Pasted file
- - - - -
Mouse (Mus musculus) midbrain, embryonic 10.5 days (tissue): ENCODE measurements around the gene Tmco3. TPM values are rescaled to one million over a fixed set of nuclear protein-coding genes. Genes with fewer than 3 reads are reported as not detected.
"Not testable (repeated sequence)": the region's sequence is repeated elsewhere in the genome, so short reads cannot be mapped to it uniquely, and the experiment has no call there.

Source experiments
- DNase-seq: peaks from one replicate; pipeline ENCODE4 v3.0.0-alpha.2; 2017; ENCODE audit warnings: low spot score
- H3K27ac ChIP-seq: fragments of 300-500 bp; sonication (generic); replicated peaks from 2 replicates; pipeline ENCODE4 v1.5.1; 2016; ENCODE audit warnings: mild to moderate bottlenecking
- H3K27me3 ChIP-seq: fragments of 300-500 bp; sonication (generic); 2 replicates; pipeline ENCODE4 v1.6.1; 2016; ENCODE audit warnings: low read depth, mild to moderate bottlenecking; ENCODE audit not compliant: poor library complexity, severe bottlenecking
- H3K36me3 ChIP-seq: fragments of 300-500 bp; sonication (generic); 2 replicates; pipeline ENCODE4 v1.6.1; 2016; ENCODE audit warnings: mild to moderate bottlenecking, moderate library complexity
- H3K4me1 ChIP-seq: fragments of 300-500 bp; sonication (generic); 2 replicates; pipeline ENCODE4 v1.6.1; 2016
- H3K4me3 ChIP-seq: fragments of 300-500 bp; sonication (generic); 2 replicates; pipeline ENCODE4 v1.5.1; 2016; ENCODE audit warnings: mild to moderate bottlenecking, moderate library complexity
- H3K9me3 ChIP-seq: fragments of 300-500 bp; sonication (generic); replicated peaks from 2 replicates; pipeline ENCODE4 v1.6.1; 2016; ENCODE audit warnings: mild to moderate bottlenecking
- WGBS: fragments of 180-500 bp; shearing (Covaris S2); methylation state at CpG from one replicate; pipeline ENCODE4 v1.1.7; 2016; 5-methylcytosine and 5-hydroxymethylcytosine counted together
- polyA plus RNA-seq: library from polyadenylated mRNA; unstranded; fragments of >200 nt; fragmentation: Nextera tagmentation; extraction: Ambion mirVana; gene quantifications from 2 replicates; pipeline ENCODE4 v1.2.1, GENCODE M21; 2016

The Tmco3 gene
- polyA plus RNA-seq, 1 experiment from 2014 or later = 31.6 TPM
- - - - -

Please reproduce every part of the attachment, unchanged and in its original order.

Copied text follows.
Mouse (Mus musculus) midbrain, embryonic 10.5 days (tissue): ENCODE measurements around the gene Tmco3. TPM values are rescaled to one million over a fixed set of nuclear protein-coding genes. Genes with fewer than 3 reads are reported as not detected.
"Not testable (repeated sequence)": the region's sequence is repeated elsewhere in the genome, so short reads cannot be mapped to it uniquely, and the experiment has no call there.

Source experiments
- DNase-seq: peaks from one replicate; pipeline ENCODE4 v3.0.0-alpha.2; 2017; ENCODE audit warnings: low spot score
- H3K27ac ChIP-seq: fragments of 300-500 bp; sonication (generic); replicated peaks from 2 replicates; pipeline ENCODE4 v1.5.1; 2016; ENCODE audit warnings: mild to moderate bottlenecking
- H3K27me3 ChIP-seq: fragments of 300-500 bp; sonication (generic); 2 replicates; pipeline ENCODE4 v1.6.1; 2016; ENCODE audit warnings: low read depth, mild to moderate bottlenecking; ENCODE audit not compliant: poor library complexity, severe bottlenecking
- H3K36me3 ChIP-seq: fragments of 300-500 bp; sonication (generic); 2 replicates; pipeline ENCODE4 v1.6.1; 2016; ENCODE audit warnings: mild to moderate bottlenecking, moderate library complexity
- H3K4me1 ChIP-seq: fragments of 300-500 bp; sonication (generic); 2 replicates; pipeline ENCODE4 v1.6.1; 2016
- H3K4me3 ChIP-seq: fragments of 300-500 bp; sonication (generic); 2 replicates; pipeline ENCODE4 v1.5.1; 2016; ENCODE audit warnings: mild to moderate bottlenecking, moderate library complexity
- H3K9me3 ChIP-seq: fragments of 300-500 bp; sonication (generic); replicated peaks from 2 replicates; pipeline ENCODE4 v1.6.1; 2016; ENCODE audit warnings: mild to moderate bottlenecking
- WGBS: fragments of 180-500 bp; shearing (Covaris S2); methylation state at CpG from one replicate; pipeline ENCODE4 v1.1.7; 2016; 5-methylcytosine and 5-hydroxymethylcytosine counted together
- polyA plus RNA-seq: library from polyadenylated mRNA; unstranded; fragments of >200 nt; fragmentation: Nextera tagmentation; extraction: Ambion mirVana; gene quantifications from 2 replicates; pipeline ENCODE4 v1.2.1, GENCODE M21; 2016

The Tmco3 gene
- polyA plus RNA-seq, 1 experiment from 2014 or later = 31.6 TPM